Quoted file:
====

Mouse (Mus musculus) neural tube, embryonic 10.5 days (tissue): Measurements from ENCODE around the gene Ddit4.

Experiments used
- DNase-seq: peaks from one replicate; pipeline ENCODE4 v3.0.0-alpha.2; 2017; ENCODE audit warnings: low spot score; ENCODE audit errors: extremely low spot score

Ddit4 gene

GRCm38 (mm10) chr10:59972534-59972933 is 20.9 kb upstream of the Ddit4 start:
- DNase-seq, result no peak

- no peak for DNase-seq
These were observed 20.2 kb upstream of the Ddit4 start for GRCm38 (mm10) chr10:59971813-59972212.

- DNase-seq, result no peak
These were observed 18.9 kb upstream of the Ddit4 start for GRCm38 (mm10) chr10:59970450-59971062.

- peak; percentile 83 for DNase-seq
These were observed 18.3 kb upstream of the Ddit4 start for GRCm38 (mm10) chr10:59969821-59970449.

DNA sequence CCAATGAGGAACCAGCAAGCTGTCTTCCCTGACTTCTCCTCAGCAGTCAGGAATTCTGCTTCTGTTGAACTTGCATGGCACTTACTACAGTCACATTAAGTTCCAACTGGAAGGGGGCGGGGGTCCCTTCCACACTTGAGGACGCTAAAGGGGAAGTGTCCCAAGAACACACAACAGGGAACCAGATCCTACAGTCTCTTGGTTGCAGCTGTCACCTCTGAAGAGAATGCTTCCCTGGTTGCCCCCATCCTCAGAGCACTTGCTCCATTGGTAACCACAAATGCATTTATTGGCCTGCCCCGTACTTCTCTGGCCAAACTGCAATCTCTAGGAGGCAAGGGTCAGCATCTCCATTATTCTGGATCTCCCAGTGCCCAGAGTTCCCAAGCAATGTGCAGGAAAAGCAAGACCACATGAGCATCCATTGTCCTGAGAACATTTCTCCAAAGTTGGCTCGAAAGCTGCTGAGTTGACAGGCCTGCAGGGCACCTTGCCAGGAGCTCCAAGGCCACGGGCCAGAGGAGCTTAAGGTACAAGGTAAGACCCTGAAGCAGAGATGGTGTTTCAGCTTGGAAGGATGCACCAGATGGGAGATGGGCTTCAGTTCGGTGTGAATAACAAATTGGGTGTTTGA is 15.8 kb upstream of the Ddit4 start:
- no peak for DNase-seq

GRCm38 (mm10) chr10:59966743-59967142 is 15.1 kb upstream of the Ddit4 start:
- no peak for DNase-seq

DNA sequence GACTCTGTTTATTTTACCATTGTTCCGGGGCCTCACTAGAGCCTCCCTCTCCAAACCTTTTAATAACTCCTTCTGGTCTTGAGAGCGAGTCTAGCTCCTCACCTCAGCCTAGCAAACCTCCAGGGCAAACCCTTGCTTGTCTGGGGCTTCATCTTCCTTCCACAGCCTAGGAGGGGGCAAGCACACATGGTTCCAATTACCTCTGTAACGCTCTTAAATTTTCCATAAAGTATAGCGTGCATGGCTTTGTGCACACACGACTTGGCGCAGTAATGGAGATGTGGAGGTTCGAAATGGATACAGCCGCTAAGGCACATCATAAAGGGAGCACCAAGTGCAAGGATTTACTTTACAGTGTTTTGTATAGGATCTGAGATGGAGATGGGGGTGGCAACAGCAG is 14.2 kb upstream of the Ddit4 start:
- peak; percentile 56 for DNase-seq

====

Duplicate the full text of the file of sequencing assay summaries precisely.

Mouse (Mus musculus) neural tube, embryonic 10.5 days (tissue): Measurements from ENCODE around the gene Ddit4.

Experiments used
- DNase-seq: peaks from one replicate; pipeline ENCODE4 v3.0.0-alpha.2; 2017; ENCODE audit warnings: low spot score; ENCODE audit errors: extremely low spot score

Ddit4 gene

GRCm38 (mm10) chr10:59972534-59972933 is 20.9 kb upstream of the Ddit4 start:
- DNase-seq, result no peak

- no peak for DNase-seq
These were observed 20.2 kb upstream of the Ddit4 start for GRCm38 (mm10) chr10:59971813-59972212.

- DNase-seq, result no peak
These were observed 18.9 kb upstream of the Ddit4 start for GRCm38 (mm10) chr10:59970450-59971062.

- peak; percentile 83 for DNase-seq
These were observed 18.3 kb upstream of the Ddit4 start for GRCm38 (mm10) chr10:59969821-59970449.

DNA sequence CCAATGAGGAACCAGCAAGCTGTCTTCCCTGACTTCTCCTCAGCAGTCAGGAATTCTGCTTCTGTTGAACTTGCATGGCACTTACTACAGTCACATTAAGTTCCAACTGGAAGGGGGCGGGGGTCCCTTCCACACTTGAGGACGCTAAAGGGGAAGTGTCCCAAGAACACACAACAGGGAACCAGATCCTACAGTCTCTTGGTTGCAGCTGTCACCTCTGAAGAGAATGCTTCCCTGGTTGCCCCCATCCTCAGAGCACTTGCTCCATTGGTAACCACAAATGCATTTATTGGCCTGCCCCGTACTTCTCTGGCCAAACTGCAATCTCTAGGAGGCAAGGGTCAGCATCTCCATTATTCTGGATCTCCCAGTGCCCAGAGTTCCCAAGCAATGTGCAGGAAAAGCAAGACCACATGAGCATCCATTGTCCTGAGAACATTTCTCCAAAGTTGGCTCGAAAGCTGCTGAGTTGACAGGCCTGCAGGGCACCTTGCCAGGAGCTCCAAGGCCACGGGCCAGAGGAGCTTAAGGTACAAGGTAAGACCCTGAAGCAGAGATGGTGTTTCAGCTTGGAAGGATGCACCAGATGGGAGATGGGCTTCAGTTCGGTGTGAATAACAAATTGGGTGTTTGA is 15.8 kb upstream of the Ddit4 start:
- no peak for DNase-seq

GRCm38 (mm10) chr10:59966743-59967142 is 15.1 kb upstream of the Ddit4 start:
- no peak for DNase-seq

DNA sequence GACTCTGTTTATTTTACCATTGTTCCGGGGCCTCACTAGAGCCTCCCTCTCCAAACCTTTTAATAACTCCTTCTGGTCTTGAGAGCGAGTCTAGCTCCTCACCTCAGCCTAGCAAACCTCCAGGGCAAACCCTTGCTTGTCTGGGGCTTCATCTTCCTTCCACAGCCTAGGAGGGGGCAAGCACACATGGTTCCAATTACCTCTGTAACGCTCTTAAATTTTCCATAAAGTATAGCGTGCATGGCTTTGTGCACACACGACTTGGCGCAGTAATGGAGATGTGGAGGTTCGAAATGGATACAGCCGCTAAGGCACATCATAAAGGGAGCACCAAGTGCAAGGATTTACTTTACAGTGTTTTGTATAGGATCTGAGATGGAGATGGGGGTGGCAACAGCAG is 14.2 kb upstream of the Ddit4 start:
- peak; percentile 56 for DNase-seq